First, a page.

UO School of Journalism and Communication (SOJC) public relations student Keala Verigan recently collaborated with two UO students and one Oregon State University (OSU) student on an entry for the Toyota + Net Impact Next Generation Mobility Challenge. The challenge, which was organized in March by the UO chapter of the sustainable business nonprofit Net Impact, was an opportunity for students to use their skills and creativity to solve social and environmental challenges related to transportation. The program was highly selective on the UO campus — more than 90 students applied for only 40 spots — and the teams had the chance to compete against other college students around the country.
In addition to Verigan, the Oregon team includes James Greisen, a senior studying product design; Sydney Quinton-Cox, a junior studying biological engineering at OSU; and Carolyn Taclas, a junior studying business administration. The team’s project idea focused on making public transportation more efficient and appealing to the public.
“We decided to make a mobile community center that would have charging stations, Wi-Fi/computer access, a free book library, a mini mart, art therapy and some city information all within this structure. It’s an adaptable space that can fit to the city’s needs and encourages the use of public transportation,” Verigan explained. “Instead of waiting for your bus or train to come, you can learn more about your city or pick up some groceries within the community center.”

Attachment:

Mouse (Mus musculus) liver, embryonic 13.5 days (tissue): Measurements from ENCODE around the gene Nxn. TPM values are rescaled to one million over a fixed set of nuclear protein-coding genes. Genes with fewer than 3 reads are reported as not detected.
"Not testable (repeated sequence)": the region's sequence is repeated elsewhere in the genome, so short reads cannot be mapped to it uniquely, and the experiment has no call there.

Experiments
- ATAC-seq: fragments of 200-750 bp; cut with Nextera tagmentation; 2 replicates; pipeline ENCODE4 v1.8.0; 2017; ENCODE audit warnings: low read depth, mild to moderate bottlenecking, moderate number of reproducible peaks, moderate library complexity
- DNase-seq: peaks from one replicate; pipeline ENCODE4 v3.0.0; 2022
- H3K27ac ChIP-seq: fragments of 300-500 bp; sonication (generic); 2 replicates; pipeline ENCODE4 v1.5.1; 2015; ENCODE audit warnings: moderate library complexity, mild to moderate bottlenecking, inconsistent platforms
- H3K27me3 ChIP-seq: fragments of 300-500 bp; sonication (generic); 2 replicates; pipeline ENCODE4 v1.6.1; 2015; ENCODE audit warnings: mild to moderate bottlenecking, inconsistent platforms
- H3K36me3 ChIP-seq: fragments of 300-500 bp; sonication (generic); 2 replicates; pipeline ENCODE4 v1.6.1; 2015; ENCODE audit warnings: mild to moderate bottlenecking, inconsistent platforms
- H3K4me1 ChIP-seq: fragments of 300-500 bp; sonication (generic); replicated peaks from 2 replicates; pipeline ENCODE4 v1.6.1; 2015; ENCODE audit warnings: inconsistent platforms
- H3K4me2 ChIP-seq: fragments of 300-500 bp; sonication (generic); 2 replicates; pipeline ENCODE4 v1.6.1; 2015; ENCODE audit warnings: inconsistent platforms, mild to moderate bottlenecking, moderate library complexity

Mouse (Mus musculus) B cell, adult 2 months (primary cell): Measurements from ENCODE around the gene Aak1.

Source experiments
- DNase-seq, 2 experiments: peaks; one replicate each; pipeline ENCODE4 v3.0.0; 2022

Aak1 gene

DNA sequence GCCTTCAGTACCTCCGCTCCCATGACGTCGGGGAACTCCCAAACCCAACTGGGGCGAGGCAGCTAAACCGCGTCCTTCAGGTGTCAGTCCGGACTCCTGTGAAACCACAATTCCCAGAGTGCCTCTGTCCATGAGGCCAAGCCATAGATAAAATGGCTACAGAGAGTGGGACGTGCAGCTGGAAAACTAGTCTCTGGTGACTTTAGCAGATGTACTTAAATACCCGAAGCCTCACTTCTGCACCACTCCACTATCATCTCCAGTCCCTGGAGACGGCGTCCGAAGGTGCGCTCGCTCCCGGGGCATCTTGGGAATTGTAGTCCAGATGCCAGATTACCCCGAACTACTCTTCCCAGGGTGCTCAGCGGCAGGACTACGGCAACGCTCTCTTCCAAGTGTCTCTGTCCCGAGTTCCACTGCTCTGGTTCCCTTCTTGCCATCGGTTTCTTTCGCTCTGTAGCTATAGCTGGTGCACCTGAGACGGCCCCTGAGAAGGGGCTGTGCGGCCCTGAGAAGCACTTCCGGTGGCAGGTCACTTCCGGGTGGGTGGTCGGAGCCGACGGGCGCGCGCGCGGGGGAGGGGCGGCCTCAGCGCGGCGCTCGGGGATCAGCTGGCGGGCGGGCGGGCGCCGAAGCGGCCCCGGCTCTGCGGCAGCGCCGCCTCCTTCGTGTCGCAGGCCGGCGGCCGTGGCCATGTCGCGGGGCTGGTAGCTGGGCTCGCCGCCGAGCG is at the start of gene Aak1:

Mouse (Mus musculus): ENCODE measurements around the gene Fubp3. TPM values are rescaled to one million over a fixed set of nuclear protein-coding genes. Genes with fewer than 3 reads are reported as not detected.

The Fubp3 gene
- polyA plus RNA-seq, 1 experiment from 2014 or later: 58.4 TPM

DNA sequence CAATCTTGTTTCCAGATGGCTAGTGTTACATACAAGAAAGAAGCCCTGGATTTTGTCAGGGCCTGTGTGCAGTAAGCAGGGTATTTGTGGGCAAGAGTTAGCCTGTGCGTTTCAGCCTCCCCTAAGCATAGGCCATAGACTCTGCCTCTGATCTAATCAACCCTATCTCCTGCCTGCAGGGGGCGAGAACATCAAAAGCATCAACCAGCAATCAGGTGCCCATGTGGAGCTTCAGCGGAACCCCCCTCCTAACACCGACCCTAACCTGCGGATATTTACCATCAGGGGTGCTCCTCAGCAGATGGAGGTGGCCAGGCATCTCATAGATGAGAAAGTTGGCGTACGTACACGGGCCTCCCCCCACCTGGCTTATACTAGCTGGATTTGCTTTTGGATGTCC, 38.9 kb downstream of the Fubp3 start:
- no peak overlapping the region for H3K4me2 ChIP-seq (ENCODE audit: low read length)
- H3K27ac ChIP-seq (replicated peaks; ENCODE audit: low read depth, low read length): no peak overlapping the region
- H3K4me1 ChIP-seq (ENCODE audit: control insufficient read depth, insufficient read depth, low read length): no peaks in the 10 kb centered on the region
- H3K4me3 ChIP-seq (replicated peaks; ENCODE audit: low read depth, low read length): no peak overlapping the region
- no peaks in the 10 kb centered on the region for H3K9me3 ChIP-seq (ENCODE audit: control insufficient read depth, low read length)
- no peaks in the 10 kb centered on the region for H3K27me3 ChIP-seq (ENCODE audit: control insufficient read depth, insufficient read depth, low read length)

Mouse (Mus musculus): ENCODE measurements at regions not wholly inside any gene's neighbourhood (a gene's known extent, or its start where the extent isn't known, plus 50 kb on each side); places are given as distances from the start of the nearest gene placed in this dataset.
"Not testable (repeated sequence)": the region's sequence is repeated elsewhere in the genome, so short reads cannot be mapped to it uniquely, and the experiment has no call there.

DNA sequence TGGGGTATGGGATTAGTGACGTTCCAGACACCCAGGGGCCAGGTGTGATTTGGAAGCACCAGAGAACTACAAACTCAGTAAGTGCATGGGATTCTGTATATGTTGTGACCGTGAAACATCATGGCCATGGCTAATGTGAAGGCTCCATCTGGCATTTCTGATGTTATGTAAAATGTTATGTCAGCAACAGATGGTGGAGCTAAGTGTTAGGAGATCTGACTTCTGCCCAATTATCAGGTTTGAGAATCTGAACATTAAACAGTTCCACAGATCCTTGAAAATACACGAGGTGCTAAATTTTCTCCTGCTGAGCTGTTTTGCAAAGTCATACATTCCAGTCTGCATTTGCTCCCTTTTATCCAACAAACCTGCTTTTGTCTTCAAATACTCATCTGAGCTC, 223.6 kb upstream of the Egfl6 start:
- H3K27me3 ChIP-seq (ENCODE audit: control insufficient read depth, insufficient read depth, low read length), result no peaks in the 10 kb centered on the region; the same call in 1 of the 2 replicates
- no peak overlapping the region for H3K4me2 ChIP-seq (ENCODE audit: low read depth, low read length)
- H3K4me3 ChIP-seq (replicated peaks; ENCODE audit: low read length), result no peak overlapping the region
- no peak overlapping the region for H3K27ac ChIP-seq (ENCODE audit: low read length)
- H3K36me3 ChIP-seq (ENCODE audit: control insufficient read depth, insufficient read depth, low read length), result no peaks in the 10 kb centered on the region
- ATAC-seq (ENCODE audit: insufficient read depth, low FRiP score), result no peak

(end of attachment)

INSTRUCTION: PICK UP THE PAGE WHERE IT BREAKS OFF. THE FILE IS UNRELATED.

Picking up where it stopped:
The competition consists of three challenge phases: submission challenge, semi-finalist team challenge and finalist team challenge. After the Oregon team’s submission was judged on several criteria, including social impact and creativity, it moved from the submission round to the semi-finalist round, where it competed against a narrower field of 15 semi-finalists. By the end of March, the UO submission was selected as one of two finalists. As a finalist, Verigan’s team will be connected with Toyota mentors who will help them further refine their pitch.
“UO Net Impact and Toyota did a wonderful job putting on the event,” Verigan said. “They broke the day into sections to further foster ideas, and they offered many supplies to organize ideas and help present them to the judges. There were many talented students with great ideas! It was a good experience to further develop your skills in creativity, production, teamwork and even presentations.”
For the next phase of the competition, the team created a video pitch (right) to send to Toyota. In addition to a panel of judges from the company, the public will get to vote — accounting for 30 percent of the final point tally — via the Toyota + Net Impact Next Generation Mobility Challenge webpage May 6-9.
Members of the winning team will receive paid internships with Toyota this summer, and all three finalist teams will get all-expenses-paid trips to the 2016 Net Impact Conference in Philadelphia this November.
Verigan said her experience with UO Net Impact has been an extremely rewarding and valuable opportunity to further her skills. “The Toyota + Net Impact Next Generation Mobility Challenge opened my eyes to the different difficult situations people face to get from Point A to Point B,” she said. “We came together to try to solve some of those issues and make it easier for our neighbors to enjoy the city.”
Story by Nicole Rideout ’16